The Final Face (1989/1991)

Update: This post was/is of a Frankenstein show I constructed out of the best unreleased material I saw live and that I have in good recordings. It's from Ann Arbor, April '89, with "Dark Star" from Greensboro, April '91 added in. Since posting it, I regretted the inclusion of a lame "Wharf Rat" and the louder, duller sound of the Greensboro recordings. So, I EQ-ed the "Dark Star" to sound more like the Ann Arbor material – and that sonic matching, plus the deletion of "Wharf Rat," led to a more exciting running order for the second half.

So, edition #2 is a better experience than my original post - and it's as close as I can come to pretending that I saw a 1974 second set. 

mp3 download here

Part 1:

  • Feel Like a Stranger  8:15
  • Brown Eyed Women  4:55
  • Bird Song  13:14
  • Let It Grow 11:41
  • China Doll  6:50
  • Scarlet Begonias >  9:31
  • Fire on the Mountain  12:08


Part 2:

  • Dark Star  12:34
  • The Other One  7:47
  • Playin’ in the Band  12:45
  • Dark Star > Playin’ Jam  7:25
  • Playin’ in the Band Reprise  3:53
  • Not Fade Away  11:25

Original Post: 

Lest anyone assume that this blog implies that I only appreciate a few years of the Dead’s history, here’s an outlier post. I saw live Dead from 1988 to 1993. In there was the final renaissance, from 1989 through Brent Mydland’s death in 1990, with some post-Brent afterglow, before Bruce Hornsby dropped off. 

Of the unreleased shows I saw in that period, Ann Arbor April 1989 seems to be the best - two shows that between them hit a lot of the songs you particularly want to hear, with excellent, extended jamming. These shows were my first exposure to genuinely great in-person Dead music, my previous shows having been creaky-to-okay post-coma affairs. 

The last great live Dead performance I saw was at the other end of their final peak: "Dark Star" on April Fool’s Day in 1991, in Greensboro, NC. The rest of that show was nothing special, but the only "Dark Star" I saw turned out to be one worth pulling aside. Brent's gone, and there wasn't any full recovery from that, but perhaps because "Dark Star" is "Dark Star," and the band was game, and they hadn't played it in 15 shows, this one hits some very fine places, and the slow build to the reprise is quite delightful. More than 15 minutes, all told.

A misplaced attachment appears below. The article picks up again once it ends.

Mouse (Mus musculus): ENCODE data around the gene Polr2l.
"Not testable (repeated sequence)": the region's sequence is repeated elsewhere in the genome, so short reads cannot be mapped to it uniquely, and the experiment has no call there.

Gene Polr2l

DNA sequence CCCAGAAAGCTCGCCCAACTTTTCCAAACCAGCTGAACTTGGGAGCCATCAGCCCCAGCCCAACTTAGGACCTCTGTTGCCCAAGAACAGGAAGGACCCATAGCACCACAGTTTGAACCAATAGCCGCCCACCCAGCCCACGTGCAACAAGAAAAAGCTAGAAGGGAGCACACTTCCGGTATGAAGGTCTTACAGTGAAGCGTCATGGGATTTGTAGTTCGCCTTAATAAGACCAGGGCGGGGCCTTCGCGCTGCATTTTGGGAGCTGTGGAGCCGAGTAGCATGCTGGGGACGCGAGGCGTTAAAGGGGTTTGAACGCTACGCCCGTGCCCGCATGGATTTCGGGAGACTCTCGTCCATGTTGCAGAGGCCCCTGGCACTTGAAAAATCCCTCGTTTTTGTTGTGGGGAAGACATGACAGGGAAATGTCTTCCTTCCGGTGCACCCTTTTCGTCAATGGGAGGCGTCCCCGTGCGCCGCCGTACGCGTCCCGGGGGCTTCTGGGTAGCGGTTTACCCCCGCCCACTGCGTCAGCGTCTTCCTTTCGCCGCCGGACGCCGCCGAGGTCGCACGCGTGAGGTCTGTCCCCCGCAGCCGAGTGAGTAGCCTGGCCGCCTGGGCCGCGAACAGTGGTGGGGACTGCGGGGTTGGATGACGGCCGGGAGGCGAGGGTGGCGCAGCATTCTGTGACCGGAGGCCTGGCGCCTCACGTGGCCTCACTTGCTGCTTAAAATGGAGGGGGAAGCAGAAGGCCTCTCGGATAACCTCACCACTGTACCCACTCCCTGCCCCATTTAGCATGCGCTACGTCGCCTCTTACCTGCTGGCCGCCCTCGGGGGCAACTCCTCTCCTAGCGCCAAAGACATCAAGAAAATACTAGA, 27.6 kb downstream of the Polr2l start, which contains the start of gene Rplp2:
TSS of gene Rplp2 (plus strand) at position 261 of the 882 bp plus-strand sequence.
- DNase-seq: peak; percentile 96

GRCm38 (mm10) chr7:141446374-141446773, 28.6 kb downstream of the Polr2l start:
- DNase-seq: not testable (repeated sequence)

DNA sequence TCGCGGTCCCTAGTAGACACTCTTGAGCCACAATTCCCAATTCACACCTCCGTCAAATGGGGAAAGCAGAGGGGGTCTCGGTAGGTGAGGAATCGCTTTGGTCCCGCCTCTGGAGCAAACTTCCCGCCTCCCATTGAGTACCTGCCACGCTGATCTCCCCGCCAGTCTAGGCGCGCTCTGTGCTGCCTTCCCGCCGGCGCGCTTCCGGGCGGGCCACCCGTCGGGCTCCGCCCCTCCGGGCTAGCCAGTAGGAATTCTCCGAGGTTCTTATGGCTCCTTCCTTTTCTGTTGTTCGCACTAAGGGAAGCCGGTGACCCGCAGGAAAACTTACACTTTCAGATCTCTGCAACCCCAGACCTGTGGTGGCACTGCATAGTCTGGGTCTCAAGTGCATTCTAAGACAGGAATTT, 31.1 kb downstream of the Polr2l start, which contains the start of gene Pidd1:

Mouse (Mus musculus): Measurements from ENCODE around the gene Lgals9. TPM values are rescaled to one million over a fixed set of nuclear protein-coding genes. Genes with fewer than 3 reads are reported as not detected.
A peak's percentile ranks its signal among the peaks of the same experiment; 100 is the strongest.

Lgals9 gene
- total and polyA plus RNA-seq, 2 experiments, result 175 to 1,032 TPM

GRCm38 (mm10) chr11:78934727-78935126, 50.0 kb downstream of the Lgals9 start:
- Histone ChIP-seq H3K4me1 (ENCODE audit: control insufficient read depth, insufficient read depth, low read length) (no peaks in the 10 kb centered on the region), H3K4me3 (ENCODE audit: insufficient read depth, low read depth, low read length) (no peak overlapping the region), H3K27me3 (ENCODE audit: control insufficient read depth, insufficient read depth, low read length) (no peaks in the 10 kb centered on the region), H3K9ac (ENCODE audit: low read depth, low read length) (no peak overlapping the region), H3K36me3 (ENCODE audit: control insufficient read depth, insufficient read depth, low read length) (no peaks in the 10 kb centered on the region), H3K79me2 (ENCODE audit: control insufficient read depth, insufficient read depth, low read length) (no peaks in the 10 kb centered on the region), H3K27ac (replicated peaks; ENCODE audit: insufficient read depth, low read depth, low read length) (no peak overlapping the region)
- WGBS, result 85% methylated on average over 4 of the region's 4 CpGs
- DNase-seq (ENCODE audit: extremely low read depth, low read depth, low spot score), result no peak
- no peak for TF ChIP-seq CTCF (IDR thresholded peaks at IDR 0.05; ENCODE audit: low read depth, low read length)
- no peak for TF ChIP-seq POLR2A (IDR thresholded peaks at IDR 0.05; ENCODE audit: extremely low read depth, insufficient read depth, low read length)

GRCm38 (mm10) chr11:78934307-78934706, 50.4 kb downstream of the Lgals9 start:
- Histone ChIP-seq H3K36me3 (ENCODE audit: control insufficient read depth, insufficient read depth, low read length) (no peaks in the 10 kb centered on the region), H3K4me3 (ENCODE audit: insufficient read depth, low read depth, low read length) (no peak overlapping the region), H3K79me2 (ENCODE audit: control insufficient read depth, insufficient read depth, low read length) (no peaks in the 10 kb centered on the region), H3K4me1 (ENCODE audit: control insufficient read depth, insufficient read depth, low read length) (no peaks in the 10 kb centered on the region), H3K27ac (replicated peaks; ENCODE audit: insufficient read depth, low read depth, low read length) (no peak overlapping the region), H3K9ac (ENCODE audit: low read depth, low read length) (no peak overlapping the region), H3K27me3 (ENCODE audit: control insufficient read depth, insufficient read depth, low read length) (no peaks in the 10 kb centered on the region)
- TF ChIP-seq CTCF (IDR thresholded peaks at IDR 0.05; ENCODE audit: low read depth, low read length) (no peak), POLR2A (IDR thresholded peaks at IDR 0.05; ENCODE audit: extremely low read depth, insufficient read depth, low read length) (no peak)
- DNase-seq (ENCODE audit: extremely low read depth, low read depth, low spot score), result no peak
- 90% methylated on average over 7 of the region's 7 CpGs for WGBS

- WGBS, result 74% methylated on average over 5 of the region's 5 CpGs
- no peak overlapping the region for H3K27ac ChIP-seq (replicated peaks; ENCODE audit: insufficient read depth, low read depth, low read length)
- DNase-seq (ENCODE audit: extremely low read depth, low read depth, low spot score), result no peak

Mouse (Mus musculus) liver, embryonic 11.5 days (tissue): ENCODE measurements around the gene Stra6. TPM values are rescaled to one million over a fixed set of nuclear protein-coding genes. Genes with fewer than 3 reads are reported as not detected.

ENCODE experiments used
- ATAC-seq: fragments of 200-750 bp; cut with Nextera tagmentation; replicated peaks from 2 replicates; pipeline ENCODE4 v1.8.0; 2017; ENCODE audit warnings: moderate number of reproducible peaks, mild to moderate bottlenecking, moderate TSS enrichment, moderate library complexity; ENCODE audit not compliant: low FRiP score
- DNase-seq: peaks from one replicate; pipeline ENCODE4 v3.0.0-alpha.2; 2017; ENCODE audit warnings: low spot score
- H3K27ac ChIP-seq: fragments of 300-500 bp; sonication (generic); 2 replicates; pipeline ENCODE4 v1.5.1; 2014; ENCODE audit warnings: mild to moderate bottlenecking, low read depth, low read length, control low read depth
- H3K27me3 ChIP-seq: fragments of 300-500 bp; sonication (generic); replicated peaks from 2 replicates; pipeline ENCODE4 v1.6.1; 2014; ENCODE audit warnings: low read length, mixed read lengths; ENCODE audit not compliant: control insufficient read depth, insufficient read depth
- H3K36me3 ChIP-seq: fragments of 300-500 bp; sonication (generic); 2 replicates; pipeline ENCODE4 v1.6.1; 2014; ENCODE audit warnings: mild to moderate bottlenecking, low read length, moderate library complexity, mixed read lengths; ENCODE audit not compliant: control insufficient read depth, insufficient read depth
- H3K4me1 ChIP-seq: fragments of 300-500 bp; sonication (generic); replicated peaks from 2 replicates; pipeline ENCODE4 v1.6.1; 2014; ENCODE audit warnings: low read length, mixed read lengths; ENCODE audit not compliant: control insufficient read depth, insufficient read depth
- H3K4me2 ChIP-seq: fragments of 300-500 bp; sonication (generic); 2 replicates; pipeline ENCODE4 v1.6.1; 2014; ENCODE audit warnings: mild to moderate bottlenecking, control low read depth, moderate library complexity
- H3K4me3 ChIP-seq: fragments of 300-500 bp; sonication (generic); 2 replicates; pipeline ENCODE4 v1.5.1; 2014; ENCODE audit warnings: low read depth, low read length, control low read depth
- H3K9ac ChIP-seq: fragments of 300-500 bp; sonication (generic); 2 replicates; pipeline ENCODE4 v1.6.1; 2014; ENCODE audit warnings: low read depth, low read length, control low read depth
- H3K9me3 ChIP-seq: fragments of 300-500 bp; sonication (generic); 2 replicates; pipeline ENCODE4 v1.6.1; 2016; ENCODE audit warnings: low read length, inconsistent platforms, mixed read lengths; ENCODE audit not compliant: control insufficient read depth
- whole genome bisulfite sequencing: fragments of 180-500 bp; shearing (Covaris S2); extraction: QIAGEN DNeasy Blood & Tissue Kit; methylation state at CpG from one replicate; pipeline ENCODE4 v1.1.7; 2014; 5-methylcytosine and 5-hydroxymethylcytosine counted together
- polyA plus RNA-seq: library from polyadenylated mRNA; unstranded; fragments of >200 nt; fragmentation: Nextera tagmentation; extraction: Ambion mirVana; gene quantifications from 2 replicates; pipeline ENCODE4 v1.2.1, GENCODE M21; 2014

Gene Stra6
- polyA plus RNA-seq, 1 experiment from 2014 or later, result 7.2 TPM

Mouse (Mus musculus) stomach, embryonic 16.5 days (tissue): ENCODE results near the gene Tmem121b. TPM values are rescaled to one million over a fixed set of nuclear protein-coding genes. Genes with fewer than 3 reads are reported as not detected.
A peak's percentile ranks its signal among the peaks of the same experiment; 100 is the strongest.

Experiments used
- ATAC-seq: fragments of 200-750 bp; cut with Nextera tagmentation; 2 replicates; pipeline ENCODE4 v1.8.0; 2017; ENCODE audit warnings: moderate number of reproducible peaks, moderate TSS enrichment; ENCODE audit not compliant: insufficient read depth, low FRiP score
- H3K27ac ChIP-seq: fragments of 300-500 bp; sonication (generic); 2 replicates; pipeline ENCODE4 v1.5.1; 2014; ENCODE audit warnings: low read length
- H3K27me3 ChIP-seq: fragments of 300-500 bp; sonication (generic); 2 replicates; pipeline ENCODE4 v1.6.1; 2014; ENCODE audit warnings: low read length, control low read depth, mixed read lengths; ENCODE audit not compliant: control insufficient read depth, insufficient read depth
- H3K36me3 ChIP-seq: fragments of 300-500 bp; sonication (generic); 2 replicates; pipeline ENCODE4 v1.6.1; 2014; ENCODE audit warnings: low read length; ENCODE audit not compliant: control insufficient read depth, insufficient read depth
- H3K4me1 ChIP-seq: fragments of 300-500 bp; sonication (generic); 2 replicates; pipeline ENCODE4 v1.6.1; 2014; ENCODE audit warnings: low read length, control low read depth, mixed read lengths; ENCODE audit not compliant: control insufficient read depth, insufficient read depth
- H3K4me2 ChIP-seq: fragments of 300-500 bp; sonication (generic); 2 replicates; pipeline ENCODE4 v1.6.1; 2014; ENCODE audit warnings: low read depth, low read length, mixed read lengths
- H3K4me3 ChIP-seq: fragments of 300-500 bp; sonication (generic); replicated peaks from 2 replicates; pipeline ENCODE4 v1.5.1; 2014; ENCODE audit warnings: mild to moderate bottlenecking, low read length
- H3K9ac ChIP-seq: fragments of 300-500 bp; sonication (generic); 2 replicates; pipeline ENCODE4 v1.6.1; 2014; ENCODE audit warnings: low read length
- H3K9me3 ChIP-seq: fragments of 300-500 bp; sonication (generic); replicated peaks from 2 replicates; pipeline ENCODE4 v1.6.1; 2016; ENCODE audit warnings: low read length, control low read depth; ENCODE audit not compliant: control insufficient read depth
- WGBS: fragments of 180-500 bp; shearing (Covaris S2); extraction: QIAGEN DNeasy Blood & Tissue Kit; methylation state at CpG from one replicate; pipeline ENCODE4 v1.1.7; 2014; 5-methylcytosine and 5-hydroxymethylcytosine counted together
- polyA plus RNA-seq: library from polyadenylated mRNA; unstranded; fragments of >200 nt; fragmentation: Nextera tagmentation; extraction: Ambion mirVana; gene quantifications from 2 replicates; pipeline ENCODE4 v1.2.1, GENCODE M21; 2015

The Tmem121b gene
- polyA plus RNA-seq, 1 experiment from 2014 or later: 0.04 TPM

Here I’ve joined together all that material in a pseudo-album format. (Dates/cities included in tags for all song titles.) If these late years are unknown to you, this is a fine introduction to a period that in my mind is not impossibly distant from '77. Once again, we have a tight, enthusiastic, funky, reliable band that likes to lock into a bouncy place and hang out there for a while. If the '89-'91 bounce works for you, you're going to be happy straight through Stranger, Birdsong, Let It Grow, Scarlet-Fire, Dark Star, Playin', and Not Fade Away. 

I'm also of the opinion that Weir's guitar playing - always the decisive spice in the GD mix for me - got increasingly interesting after the '70s, so one benefit of the Dead's final flowering is a band that was as into it as Weir. The SBD mix for most of the Ann Arbor material is excellent, and Weir's playing really shines.



3 responses
Many thanks, John.
Great post. I was an 85-95 traveler, although I really didn't see much after 93; it was too hit or miss (and the misses were tragic), for a guy trying to keep his day job. I agree 100% that when I go back and listen to the early 90s shows it is Bobby who really stands out. As Garcia was drifting down Weir was cranking out some of the best playing of his career. Whether he was turned up in the mix to cover for 'ole Jer, or just feeling his oats, there are a few shows in that period where his playing is just astonishing. I'll come back with an archive link if I can remember a good one. Thanks again.
Mark, thanks for your comment. Always great to find another Weir-guitar-head. I think that Garcia was playing great in this period - assumed it was his resurgence that pulled the band together again. In that respect, this Ann Arbor mix can be faulted for Garcia's guitar being too quiet in many places. But I like that the drummers are low as well, so that the rhythmic lock-up you really experience is not two thundering drummers but the four guys up front, with Bobby and Phil leading the mix. (This is actually how I remember the show sounding from the middle of the seventh row, Weir shooting his lightning bolts right into my face.) Is it fair to say that Phil is the one who makes this period sound distinctive? He's playing so many notes most of the time, bouncing along jauntily.